Dead Squid Dancing

The video below is of lunch — lunch for an American tourist in Hokadate, Hokkaido, Japan. The dish is called odori-don, and, as presented below, features a dead squid (dismembered from its brain) sitting atop a bed of rice, salmon roe, and seaweed. To demonstrate that the squid is fresh (most likely), the restaurant presents it in a stomach-turning way, at least to Westerners. They pour soy sauce over the squid’s legs — and the squid, dead, dances, as seen below (although you may just want to take our word for it).

What’s causing this to happen? Is the squid actually alive?

Rest assured, the squid is dead — just recently so. In fact, the same thing happens to frog legs, as seen here — and there is clearly no brain present. Rather, the squid’s cells still contain some unused adenosine triphosphate (or ATP), which powers muscular contraction and expansion and, therefore, movement. But ATP can’t simply act on its own accord — it needs something to make it go. Typically, that’s provided by the central nervous system, which, through electrical impulses, causes the ATP to do its thing. With no brain involved, the ATP just sits dormant, and, over time, dissipates, as the now-dying cell fails to create new ATP.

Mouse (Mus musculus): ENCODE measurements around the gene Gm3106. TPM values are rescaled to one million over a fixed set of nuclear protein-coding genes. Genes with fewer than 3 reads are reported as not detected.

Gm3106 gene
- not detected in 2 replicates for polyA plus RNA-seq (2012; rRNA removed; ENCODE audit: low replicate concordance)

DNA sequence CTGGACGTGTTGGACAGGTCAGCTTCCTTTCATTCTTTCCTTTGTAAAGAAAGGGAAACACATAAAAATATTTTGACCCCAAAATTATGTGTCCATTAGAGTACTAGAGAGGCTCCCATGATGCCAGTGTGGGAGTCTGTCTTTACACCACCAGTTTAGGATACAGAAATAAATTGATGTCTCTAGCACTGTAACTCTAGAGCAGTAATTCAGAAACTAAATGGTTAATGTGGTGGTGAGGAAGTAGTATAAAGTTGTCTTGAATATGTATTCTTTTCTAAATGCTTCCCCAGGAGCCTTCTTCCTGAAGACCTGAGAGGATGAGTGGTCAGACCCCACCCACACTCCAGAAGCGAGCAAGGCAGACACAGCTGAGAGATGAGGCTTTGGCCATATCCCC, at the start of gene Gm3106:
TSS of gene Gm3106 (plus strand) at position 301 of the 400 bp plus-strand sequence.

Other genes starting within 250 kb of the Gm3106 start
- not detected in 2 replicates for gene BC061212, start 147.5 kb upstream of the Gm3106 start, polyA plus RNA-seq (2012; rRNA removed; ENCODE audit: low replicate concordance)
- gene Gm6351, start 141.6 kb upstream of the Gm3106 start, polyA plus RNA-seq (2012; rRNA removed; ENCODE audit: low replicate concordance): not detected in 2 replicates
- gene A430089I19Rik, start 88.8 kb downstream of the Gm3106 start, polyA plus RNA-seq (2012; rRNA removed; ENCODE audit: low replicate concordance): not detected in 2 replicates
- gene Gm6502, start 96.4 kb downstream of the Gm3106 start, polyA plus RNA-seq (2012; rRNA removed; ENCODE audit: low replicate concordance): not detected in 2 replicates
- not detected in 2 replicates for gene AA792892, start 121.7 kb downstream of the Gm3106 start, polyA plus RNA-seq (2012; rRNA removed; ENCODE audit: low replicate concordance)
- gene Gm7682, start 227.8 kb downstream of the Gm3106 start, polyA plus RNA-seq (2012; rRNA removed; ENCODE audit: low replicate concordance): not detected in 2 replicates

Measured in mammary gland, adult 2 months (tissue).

But the soy sauce makes the typical atypical. Soy sauce contains sodium and potassium. The sodium and potassium ions together work as a trigger of sorts, causing the ATP to contract and expand the muscles. The result: a dead, dancing squid headlining (and, perhaps, ruining) your meal.

Bonus fact: Looking for a Japanese delicacy which won’t make you want to vomit? You are in luck! As reported by NPR, in Japan, Kit Kats come in four flavors not seen in the U.S.: banana, ginger ale, wasabi, and yes — soy sauce.

From the ArchivesSounds From the Deep: The bonus fact is about squids.

Related: After watching the video above, it boggles the mind how this has 28 reviews (averaging five stars!).

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